10. The Jackprot Simulation Couples Mutation Rate with Natural Selection to Illustrate How Protein Evolution Is Not Random

    Science.gov (United States)

    Espinosa, Avelina; Bai, Chunyan Y.

    2016-01-01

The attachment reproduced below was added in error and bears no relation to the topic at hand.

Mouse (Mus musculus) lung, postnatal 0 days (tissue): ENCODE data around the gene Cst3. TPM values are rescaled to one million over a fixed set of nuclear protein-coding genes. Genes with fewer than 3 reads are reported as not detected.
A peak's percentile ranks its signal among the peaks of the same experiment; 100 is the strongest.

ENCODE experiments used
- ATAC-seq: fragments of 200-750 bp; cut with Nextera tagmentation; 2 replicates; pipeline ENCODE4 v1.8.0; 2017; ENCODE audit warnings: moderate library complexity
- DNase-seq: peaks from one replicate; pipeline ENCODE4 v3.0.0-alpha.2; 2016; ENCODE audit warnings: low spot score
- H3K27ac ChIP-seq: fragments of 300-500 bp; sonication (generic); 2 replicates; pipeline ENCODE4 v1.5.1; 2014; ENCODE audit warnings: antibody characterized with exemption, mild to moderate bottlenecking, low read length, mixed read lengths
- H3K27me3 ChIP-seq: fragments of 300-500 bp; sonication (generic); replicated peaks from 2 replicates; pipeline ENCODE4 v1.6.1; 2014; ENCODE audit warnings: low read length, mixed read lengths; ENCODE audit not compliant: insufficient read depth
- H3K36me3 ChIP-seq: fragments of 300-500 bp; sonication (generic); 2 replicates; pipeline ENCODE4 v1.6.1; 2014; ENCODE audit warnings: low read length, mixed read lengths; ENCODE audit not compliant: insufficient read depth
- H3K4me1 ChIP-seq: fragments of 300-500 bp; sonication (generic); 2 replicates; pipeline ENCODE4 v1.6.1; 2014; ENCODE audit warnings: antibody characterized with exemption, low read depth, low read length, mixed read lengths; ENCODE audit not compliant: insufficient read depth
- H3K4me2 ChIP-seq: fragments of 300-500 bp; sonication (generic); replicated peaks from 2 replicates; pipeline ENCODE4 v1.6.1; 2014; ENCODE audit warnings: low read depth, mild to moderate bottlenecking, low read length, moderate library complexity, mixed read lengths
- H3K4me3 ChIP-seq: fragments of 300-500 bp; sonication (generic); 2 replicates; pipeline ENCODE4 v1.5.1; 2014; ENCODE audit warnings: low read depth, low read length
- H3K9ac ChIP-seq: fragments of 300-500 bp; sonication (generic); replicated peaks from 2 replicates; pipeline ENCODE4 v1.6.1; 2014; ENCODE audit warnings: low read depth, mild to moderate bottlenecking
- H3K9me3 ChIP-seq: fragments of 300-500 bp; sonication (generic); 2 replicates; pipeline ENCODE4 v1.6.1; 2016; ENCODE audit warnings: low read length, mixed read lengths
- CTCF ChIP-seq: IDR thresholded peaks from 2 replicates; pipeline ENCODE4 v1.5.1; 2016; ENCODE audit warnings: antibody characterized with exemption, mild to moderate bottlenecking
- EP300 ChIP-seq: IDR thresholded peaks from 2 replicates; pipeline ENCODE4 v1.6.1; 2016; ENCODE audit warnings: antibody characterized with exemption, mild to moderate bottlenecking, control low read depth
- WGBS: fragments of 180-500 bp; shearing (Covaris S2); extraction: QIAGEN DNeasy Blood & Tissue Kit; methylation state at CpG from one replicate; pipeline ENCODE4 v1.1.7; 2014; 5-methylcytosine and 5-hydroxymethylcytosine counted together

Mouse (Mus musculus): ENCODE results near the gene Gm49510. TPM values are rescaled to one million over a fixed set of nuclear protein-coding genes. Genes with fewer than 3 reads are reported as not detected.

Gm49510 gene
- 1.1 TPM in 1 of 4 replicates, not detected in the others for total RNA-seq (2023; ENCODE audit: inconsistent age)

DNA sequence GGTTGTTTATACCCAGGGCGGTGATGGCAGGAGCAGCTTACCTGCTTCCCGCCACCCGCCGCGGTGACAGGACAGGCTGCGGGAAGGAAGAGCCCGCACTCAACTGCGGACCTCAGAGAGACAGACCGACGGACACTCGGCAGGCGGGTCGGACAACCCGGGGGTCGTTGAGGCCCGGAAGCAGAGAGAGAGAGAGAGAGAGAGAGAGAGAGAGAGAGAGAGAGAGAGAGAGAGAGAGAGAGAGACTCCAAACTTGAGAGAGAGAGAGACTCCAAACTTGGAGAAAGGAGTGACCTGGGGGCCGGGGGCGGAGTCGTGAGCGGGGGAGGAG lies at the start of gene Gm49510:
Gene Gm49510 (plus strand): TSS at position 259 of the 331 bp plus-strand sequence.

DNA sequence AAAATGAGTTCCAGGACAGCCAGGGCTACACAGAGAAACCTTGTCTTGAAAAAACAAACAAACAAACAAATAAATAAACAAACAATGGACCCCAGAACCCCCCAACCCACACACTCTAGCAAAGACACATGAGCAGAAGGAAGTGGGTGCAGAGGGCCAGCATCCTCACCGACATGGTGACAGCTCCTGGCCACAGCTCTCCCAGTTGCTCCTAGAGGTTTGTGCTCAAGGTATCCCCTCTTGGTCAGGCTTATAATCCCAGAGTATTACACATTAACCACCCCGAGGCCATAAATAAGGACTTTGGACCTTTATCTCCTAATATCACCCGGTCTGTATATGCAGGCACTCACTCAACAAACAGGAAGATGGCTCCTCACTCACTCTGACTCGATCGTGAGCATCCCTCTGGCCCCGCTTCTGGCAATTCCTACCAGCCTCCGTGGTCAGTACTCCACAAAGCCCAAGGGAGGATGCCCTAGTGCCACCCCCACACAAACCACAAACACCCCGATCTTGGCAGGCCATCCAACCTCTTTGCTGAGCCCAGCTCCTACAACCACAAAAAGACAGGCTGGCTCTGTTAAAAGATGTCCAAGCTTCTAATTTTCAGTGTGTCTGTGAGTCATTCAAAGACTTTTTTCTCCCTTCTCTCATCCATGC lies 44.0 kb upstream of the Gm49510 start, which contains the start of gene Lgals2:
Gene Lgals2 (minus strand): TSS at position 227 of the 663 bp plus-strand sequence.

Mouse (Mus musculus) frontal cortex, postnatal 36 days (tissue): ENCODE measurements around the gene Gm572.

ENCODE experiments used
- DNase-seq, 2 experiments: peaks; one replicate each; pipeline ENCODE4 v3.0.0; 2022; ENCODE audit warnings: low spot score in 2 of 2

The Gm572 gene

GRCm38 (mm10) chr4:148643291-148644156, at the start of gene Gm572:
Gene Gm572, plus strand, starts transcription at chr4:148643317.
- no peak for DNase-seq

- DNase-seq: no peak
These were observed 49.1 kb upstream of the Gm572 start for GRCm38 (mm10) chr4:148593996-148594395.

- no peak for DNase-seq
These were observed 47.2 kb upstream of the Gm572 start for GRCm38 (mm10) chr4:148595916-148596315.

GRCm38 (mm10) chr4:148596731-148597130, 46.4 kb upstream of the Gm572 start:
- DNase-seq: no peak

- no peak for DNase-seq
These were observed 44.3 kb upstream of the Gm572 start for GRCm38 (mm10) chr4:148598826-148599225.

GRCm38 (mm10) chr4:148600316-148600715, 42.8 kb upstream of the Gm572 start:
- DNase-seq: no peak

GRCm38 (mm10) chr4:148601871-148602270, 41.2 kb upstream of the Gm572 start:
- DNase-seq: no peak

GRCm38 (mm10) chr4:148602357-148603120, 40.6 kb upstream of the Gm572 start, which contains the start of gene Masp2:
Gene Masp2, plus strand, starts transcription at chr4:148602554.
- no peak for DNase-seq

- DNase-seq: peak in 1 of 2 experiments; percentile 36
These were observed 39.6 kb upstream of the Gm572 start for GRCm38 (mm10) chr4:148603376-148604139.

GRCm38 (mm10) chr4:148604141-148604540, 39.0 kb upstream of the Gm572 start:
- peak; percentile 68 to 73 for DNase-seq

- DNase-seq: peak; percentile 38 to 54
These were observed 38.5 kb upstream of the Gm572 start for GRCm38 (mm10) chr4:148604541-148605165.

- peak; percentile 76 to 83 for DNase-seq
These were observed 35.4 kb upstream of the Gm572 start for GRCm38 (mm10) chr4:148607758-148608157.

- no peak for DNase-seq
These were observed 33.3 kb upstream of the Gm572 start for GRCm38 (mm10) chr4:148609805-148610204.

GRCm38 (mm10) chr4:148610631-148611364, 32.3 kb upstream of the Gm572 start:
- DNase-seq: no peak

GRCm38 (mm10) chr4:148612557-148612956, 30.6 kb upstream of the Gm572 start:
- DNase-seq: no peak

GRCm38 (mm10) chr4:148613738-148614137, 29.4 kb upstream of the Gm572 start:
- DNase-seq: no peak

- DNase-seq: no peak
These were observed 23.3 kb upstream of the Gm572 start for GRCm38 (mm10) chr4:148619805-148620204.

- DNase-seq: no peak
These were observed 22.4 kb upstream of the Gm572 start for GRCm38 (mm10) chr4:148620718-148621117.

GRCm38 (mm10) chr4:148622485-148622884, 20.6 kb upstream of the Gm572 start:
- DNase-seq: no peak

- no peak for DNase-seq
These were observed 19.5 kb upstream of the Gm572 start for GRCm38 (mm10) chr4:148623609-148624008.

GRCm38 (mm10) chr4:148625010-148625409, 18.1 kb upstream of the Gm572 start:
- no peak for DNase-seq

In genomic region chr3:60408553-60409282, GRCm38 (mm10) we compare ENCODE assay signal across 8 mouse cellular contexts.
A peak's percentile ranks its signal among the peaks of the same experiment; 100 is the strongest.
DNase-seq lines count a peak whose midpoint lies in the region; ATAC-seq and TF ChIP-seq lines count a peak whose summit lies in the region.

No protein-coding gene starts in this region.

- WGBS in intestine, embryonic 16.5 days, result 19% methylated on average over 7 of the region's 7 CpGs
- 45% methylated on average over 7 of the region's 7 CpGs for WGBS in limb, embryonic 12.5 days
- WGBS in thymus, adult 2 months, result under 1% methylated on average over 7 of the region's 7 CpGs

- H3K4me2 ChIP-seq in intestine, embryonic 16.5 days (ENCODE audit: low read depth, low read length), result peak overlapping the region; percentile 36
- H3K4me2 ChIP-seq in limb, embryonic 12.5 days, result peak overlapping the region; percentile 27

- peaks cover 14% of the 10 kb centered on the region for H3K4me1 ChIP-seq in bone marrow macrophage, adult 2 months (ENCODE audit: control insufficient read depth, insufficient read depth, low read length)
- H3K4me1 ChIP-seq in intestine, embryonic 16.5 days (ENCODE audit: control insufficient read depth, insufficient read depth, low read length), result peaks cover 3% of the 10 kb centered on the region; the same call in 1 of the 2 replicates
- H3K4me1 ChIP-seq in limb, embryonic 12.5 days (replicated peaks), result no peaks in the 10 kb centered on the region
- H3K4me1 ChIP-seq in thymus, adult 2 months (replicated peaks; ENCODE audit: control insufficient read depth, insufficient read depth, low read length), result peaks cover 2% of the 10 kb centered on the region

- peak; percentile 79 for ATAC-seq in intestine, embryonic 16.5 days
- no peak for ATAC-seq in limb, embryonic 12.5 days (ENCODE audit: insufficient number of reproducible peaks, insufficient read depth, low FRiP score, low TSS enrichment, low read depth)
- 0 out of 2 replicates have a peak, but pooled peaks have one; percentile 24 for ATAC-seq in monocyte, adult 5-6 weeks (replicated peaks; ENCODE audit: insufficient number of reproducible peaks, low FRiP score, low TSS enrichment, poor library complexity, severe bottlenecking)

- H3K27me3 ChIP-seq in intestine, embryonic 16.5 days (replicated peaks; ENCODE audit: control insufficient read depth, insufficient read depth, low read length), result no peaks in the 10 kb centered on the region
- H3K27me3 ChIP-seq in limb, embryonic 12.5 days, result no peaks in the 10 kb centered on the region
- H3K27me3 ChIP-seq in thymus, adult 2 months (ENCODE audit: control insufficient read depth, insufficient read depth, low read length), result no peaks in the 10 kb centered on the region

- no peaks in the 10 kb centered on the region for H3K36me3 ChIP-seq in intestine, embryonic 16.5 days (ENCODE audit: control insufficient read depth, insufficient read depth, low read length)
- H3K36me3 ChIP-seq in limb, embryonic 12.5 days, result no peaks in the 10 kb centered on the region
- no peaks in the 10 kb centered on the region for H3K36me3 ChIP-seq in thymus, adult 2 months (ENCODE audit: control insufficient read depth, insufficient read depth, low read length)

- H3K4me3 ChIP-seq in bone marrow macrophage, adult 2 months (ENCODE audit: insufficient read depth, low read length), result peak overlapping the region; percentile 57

Protein evolution is not a random process. Views which attribute randomness to molecular change, deleterious nature to single-gene mutations, insufficient geological time, or population size for molecular improvements to occur, or invoke “design creationism” to account for complexity in molecular structures and biological processes, are unfounded. Scientific evidence suggests that natural selection tinkers with molecular improvements by retaining adaptive peptide sequence. We used slot-machine probabilities and ion channels to show biological directionality on molecular change. Because ion channels reside in the lipid bilayer of cell membranes, their residue location must be in balance with the membrane's hydrophobic/philic nature; a selective “pore” for ion passage is located within the hydrophobic region. We contrasted the random generation of DNA sequence for KcsA, a bacterial two-transmembrane-domain (2TM) potassium channel, from Streptomyces lividans, with an under-selection scenario, the “jackprot,” which predicted much faster evolution than by chance. We wrote a computer program in JAVA APPLET version 1.0 and designed an online interface, The Jackprot Simulation http://faculty.rwu.edu/cbai/JackprotSimulation.htm, to model a numerical interaction between mutation rate and natural selection during a scenario of polypeptide evolution. Winning the “jackprot,” or highest-fitness complete-peptide sequence, required cumulative smaller “wins” (rewarded by selection) at the first, second, and third positions in each of the 161 KcsA codons (“jackdons” that led to “jackacids” that led to the “jackprot”). The “jackprot” is a didactic tool to demonstrate how mutation rate coupled with natural selection suffices to explain the evolution of specialized proteins, such as the complex six-transmembrane (6TM) domain potassium, sodium, or calcium channels. Ancestral DNA sequences coding for 2TM-like proteins underwent nucleotide